That mixture then gets added to the saucepan along with one final ingredient: Sprite. During initial rounds of testing, I couldn't quite get my buldak sauce to the shiny glaze consistency that I wanted. I tried adding a touch more rice syrup, but that made the sauce too sweet. Simply reducing it more wouldn't work either; the sauce should coat the chicken, not blanket it like a meatloaf glaze.
Frustrated, I reached out to someone I used to cook with in Chicago, a Korean-American friend with whom I've shared a few orders of late-night, postservice, pre-karaoke buldak. He immediately diagnosed my sauce issue: "You gotta have Sprite. It's the key to getting that glazed sheen." I ran out, grabbed a couple of sodas, and was in business. All I had to do was reduce the sauce until it coated the back of a spoon. Problem solved.
Once you reduce the sauce, it just needs to be cooled to room temperature, or it can be refrigerated for up to a week.
The chicken in buldak needs to be able to stand up to both the high heat of the sauce and the grill. Just like with American barbecue, the protein needs to have enough fat to cut through its hot and sweet glaze, and lean chicken breasts just won't do here. They would also dry out too quickly during cooking, as we are looking to get a good amount of char, particularly on the skin of the chicken.
Our best bet for juicy, chargrilled chicken is bone-in, skin-on thighs. Because buldak is a shareable anju dish, the meat will eventually end up being cut into bite-size pieces, but it's easier to start the chicken out on the grill as whole deboned thighs.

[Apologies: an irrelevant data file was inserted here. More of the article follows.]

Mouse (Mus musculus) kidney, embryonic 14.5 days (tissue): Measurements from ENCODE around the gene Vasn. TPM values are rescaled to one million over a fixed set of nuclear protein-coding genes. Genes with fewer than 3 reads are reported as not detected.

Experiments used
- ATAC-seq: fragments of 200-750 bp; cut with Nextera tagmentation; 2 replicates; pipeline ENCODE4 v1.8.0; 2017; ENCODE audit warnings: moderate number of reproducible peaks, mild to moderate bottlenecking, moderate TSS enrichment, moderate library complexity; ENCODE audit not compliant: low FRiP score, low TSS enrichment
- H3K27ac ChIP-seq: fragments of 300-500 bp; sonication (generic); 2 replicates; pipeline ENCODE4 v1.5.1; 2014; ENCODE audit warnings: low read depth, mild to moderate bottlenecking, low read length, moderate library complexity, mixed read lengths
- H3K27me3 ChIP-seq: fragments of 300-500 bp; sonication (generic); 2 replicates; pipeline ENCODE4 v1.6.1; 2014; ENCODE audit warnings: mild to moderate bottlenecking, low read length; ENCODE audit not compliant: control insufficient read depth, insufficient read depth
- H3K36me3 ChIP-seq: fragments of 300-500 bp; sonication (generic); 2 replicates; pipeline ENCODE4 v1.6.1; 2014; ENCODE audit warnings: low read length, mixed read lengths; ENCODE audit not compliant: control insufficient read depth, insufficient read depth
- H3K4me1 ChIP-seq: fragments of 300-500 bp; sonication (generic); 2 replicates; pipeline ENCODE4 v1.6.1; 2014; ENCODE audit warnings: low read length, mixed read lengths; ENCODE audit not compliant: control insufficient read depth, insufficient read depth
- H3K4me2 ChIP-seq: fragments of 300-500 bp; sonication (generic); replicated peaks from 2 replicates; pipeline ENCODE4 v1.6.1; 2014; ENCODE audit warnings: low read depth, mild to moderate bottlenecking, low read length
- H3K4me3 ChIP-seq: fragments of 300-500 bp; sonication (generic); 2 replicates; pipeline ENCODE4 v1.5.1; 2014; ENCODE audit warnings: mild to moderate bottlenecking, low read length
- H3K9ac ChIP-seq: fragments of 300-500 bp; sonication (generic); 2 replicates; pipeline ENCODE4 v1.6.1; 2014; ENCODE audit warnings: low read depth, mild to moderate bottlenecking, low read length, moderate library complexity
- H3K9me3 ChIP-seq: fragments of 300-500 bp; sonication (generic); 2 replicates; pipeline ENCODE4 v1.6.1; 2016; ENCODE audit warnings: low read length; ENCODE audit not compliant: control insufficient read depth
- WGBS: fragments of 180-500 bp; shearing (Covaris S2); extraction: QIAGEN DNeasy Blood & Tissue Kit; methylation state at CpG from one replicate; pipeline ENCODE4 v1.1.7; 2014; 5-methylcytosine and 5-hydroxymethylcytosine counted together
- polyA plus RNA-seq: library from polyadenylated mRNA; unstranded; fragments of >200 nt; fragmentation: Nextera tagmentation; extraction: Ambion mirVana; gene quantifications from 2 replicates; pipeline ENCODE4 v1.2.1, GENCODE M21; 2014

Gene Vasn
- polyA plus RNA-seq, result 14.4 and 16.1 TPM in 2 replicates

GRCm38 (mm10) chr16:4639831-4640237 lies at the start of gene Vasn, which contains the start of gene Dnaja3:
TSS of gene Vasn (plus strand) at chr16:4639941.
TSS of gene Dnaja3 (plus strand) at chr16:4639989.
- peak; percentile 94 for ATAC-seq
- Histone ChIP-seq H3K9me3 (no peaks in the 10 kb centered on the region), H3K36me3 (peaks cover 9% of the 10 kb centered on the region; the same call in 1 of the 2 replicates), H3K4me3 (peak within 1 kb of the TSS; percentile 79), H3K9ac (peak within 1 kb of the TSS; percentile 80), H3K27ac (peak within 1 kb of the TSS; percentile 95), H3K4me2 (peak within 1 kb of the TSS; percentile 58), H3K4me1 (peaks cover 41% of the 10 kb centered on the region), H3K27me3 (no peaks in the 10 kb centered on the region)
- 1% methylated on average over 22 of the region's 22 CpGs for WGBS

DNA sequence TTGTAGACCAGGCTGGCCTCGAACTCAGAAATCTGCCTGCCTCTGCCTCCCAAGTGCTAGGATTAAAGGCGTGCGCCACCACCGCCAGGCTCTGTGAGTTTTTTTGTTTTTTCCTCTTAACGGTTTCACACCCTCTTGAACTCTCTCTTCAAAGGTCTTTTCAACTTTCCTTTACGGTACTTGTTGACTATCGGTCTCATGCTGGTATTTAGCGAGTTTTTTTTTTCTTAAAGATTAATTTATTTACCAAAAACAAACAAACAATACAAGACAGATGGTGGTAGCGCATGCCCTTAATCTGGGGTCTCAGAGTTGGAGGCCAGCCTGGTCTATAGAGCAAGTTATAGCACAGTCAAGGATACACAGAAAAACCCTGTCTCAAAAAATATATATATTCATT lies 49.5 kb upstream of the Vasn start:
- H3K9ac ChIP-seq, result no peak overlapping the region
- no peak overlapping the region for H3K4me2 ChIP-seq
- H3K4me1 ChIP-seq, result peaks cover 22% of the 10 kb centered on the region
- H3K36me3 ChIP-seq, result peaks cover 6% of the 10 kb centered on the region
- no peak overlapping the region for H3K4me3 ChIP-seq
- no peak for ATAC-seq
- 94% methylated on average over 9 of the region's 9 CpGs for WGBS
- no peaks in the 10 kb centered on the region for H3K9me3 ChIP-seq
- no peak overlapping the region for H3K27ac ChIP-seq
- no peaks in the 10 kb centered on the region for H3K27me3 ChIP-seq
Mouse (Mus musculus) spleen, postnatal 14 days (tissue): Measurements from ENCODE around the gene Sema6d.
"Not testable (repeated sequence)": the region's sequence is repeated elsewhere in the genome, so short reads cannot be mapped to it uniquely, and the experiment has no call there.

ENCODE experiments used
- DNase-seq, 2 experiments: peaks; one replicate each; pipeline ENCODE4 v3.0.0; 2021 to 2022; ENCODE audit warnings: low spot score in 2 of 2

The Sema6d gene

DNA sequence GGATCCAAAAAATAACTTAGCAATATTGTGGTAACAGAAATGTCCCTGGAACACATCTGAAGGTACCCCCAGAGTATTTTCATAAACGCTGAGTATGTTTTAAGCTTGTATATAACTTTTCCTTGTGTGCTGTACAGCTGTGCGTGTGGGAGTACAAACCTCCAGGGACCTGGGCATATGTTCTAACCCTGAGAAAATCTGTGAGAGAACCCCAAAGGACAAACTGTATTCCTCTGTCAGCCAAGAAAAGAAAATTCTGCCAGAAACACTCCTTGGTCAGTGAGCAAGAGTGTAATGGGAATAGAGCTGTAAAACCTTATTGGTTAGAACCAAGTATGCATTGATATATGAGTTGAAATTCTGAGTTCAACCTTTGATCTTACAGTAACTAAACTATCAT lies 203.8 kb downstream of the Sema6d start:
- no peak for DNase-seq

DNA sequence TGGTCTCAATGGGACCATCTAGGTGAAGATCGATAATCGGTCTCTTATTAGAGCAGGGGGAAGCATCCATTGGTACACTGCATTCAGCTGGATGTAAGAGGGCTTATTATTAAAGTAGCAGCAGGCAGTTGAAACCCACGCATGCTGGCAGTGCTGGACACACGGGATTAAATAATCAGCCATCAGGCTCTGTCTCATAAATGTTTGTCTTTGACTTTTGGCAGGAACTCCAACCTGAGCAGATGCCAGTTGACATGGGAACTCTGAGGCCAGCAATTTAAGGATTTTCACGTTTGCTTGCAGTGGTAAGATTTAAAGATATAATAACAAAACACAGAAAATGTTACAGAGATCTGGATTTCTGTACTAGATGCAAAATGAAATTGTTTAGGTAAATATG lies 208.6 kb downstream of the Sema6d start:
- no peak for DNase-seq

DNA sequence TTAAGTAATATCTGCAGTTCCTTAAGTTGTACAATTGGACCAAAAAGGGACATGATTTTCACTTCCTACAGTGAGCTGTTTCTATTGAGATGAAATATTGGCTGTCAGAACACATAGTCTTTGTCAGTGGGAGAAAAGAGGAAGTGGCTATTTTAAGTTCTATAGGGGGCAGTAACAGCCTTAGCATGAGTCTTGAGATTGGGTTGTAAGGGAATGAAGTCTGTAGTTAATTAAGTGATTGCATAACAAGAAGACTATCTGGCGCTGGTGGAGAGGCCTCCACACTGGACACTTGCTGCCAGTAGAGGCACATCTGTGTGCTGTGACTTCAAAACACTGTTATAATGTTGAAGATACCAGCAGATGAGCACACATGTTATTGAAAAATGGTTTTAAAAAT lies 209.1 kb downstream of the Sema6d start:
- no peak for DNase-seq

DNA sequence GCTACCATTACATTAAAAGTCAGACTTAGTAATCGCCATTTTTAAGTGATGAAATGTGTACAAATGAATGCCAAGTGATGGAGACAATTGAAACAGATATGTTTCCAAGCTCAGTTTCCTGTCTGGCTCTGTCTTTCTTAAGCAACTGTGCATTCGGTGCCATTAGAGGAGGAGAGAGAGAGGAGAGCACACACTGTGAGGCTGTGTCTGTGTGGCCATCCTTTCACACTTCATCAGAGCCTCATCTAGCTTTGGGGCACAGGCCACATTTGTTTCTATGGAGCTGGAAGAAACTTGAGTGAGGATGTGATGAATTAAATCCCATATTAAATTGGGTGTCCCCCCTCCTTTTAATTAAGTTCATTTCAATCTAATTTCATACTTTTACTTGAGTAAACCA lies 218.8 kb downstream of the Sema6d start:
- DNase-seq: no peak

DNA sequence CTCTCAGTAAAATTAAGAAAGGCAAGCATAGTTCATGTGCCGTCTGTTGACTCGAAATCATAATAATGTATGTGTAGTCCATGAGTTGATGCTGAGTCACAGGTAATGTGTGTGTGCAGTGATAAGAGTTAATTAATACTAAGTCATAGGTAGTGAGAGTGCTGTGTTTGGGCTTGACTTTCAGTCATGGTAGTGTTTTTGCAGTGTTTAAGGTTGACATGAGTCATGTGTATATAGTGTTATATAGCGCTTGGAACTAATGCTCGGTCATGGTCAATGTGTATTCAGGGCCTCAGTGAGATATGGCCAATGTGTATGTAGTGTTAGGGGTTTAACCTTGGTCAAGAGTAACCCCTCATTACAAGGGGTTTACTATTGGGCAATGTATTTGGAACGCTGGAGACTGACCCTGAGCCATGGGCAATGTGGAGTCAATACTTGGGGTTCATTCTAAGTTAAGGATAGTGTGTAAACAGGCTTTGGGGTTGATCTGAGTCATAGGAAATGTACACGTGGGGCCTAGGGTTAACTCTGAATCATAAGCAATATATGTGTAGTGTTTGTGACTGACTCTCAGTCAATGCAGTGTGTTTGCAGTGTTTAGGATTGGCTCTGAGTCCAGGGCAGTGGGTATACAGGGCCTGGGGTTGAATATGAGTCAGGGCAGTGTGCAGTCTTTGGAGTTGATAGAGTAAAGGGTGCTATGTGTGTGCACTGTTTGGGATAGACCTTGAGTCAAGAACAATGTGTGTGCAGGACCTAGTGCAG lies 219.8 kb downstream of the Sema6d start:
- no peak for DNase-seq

To debone the thighs, make incisions running along the length of the bone. Use the tip of your knife to fully expose the bone and then run the blade underneath it to separate it from the flesh. Normally, I would scrape the meat away from the bone as I release it from the thigh but not in this case. The bones will get grilled alongside the thighs, and leaving some meat on them makes for a more enticing snack to gnaw on. Toss the thighs and bones with half of the gochujang sauce and leave them to marinate while you fire up the grill.
Side note: If you are hosting a game-day party and would prefer to use wings instead of chicken thighs, go for it. I tested the recipe with chicken wings, and it works really well. You'll just need to adjust grilling times accordingly.
The Char Side
For the best buldak, use a charcoal grill. I'm not looking to fuel or settle the charcoal versus gas debate here. Odds are you've picked a grilling lane at this point and are going to stick with that. But during testing, tasters unanimously preferred buldak cooked with charcoal rather than gas.
Either way, I start the thighs skin side down over direct high heat, and the bones on the outer edges of the grill.
The fat on the skin will begin to render, and sauce will drip down onto the coals, producing aromatic compounds that vaporize and are deposited back into the chicken as it cooks. Once the skin on the thighs is well-charred, I flip them over and char them lightly on the flesh-side until the thighs are barely cooked through. During this time I also constantly turn the bones, making sure they pick up some char without getting burnt to a crisp.